It was in the Caffè Greco that Pope Leo XIII met Liszt. Leo's memoirs mention the time he spent there in his student years. Among the autographs, paintings, drawings, photographs and letters housed there is an anonymous letter dated 1910, written (as it later turned out) by Count Louis Pecci, the nephew of Leo XIII, in which he refers to the fact that the Pope had been a frequent visitor there in his youth. Thus a legend arose that if a Cardinal sits down with a cup of “Greek" coffee, he is sure to become the Pope. The cafe's managers requested - and received - a rare photograph of the future Pope, when he was not yet a priest, but still an apostolic delegate in Benevento and now photograph and letter associated with the Pope are next to those that concern Liszt.
A Russian connection
The Antico Caffè has rich associations with Russian culture, too: its visitors have included artists such as Karl Bryullov, Alexander Ivanov, Orest Kiprensky and the architect Nicholas Benois, as well as writers such as Ivan Turgenev and Nikolai Gogol. Even Emperor Paul I honored Caffè Greco with a visit. But nothing makes the Caffè as popular among Russian tourists as the fact that it was here that part of Gogol's “Dead Souls", that masterpiece of Russian literature, was written. The writer lived on a street parallel to Via Condotti and, of course, spent many hours at the Antico Caffè. The Italian period of his life dates from 1838 until 1842, when Gogol had left Russia, believing that writing about the country was much better done when beyond its borders. Underneath a table glass here is displayed a sheet with lines from the letter that Gogol wrote to his friend Peter Pletnyov on March 17, 1842: “I can write about Russia only in Rome, only there it appears to me in all its scale and enormity".
The writer's companions in Rome were the artists Ivanov, Kiprensky and Bryullov, who were living in Rome on graduation stipend-scholarships from the Academy of Arts; they would meet in Caffè Greco, where they were no doubt inspired towards their masterpieces by the “coffee-house muse". According to the recollections of witnesses, Gogol is said to have spent hours at his favourite table in the centre of the cafe, sometimes not noticing how morning would turn into evening. A miniature portrait of the writer, created by Pavel Svedomsky on the 50th anniversary of Gogol's death, now hangs opposite the corner at which he once gazed.
An uncertain future
The 1960s and 1970s saw Caffè Greco become a gathering place for high society and prominent cultural figures, adding the stars of the present day to its illustrious historical roster. Here, not long ago, you could exchange a word or two with Federico Fellini or Marcello Mastroiani. It was visited by royalty too, from the rulers of Monaco to Diana, Princess of Wales. I had the opportunity to meet the delightful Sophia Loren here, talking with Carla Fendi.
As the centuries have passed, coffee houses have spread across all Italy, their external appearances changing with their “politics" Today, Italy has some 150,000 cafes, but no institution retains such a rich history and charm as Caffè Greco, which continues to be a meeting place for bohemians, academics and cultural figures. In memory of its creator, Nicola Della Maddalena, the coffee recipes remain unchanged, served as always by waiters in their traditional tailcoats, their friendly smiles equally familiar.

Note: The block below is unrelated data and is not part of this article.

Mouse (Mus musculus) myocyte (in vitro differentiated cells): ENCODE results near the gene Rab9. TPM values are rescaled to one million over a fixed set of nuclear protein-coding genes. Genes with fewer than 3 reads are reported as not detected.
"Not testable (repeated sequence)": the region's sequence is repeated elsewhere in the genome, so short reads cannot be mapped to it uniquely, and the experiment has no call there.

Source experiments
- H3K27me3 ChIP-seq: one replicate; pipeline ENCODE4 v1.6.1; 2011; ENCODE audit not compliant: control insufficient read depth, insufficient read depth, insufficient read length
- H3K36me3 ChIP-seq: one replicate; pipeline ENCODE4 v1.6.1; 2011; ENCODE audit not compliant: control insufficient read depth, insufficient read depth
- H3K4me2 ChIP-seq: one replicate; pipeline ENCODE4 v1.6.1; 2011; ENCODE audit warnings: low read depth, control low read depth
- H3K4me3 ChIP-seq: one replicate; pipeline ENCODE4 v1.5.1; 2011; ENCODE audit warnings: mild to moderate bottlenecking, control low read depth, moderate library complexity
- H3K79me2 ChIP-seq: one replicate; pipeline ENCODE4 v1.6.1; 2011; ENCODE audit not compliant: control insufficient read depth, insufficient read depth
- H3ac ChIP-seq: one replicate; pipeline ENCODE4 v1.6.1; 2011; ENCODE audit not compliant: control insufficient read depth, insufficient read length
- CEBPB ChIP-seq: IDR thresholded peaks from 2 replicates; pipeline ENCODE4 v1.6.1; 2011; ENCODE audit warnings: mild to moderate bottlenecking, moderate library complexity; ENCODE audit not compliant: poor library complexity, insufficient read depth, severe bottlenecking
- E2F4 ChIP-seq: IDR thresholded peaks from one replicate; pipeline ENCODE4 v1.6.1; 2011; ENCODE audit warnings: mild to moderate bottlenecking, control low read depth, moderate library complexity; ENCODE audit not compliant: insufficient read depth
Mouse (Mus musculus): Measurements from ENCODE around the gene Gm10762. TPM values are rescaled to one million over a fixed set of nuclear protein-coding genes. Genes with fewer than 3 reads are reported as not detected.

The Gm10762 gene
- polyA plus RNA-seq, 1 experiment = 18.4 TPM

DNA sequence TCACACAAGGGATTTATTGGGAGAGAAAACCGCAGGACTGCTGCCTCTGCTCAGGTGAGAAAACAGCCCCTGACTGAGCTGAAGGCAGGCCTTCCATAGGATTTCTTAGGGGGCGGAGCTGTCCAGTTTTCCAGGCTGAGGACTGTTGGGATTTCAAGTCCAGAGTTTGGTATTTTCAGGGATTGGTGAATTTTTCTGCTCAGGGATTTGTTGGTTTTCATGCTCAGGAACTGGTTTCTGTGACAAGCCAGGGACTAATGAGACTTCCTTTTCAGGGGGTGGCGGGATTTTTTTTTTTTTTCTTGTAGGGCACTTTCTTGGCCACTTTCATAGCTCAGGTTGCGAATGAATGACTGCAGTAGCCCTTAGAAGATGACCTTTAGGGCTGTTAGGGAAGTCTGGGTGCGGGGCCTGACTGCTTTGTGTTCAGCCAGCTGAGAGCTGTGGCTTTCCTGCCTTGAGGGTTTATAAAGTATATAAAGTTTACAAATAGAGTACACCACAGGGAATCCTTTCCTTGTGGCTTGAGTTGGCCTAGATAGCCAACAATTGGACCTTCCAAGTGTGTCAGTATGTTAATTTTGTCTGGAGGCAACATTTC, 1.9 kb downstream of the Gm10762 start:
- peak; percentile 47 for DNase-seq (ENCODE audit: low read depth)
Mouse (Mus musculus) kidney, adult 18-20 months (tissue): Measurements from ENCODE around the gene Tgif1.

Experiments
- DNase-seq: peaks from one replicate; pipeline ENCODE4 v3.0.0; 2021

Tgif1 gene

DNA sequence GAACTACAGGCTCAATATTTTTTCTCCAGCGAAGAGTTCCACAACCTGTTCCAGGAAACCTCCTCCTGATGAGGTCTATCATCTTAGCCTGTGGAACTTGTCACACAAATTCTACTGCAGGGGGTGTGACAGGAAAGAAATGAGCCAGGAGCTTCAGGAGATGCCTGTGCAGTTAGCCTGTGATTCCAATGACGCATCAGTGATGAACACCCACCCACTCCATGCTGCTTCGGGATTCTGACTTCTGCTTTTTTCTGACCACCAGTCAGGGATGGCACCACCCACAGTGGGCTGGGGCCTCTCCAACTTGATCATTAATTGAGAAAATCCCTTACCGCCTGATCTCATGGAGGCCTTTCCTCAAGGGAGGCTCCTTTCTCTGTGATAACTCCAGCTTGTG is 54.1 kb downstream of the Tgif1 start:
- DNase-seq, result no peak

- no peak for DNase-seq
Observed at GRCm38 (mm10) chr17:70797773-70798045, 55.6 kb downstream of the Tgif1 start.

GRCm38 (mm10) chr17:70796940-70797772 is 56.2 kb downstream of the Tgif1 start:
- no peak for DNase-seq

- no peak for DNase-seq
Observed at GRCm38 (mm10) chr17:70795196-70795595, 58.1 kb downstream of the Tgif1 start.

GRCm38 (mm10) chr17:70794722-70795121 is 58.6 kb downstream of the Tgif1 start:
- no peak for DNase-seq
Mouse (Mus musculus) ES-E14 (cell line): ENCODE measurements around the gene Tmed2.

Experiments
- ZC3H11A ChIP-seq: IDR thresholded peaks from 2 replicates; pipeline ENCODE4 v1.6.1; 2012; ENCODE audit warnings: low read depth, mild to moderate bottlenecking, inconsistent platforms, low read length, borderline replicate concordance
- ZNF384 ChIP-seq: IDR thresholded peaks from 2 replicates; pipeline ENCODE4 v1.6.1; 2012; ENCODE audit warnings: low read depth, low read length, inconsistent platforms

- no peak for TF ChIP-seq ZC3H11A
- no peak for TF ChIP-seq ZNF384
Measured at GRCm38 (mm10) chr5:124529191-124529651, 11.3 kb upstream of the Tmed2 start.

But nothing lasts forever: most unfortunately, there is a risk today that the historical Caffè Greco may cease to exist. The land on which it stands has, in recent years belonged to the Israelite Hospital in Rome and the disputes that arose after the conclusion of a lease in September 2017 cannot be settled, it seems, with the current managers. The hospital management showed me a document stating that “for two years now, the process of vacating the premises has been going on, due to disagreements with the current manager about an economic agreement in accordance with the market value." No matter what, however, the Israelite Hospital assures the people of Rome that this place of historical value, of art and antiquity, has their full protection and that it is in their absolute interest to defend this island of culture, one that is so rich in history and full of the ghosts of centuries of patrons past.
- “Ministry of Education. The Caffè Greco is declared of particularly important interest pursuant to articles No. 1 and No. 2 and following the law of June 1, 1939 No. 1089, decree of July 27, 1953
- La Stella Mario. Antichi Mestieri di Roma. Published April 2005 by Newton & Compton. 431 pages.
- “Madam, the dinner has been paid for."
Oil on canvas. 184.5 × 204 cm
Watercolour, ink, graphite pencil on cardboard. 15 × 14.5 cm
© Pushkin Museum of Fine Arts
Ink, watercolour on paper; brush, pen. 24.6 × 35 cm
© Tretyakov Gallery
Watercolour on paper. 12.6 × 41.8 cm
Acrylic on lined cardboard. 186 × 243 cm
© Museo Nacional Thyssen-Bornemisza, Madrid
Oil on canvas. 120 × 160 cm
Andrei Shandalov’s collection
Oil on canvas. 14 × 12.5 cm (oval)
© Russian Museum
Oil on canvas. 186.5 × 196.5 cm
© Tretyakov Gallery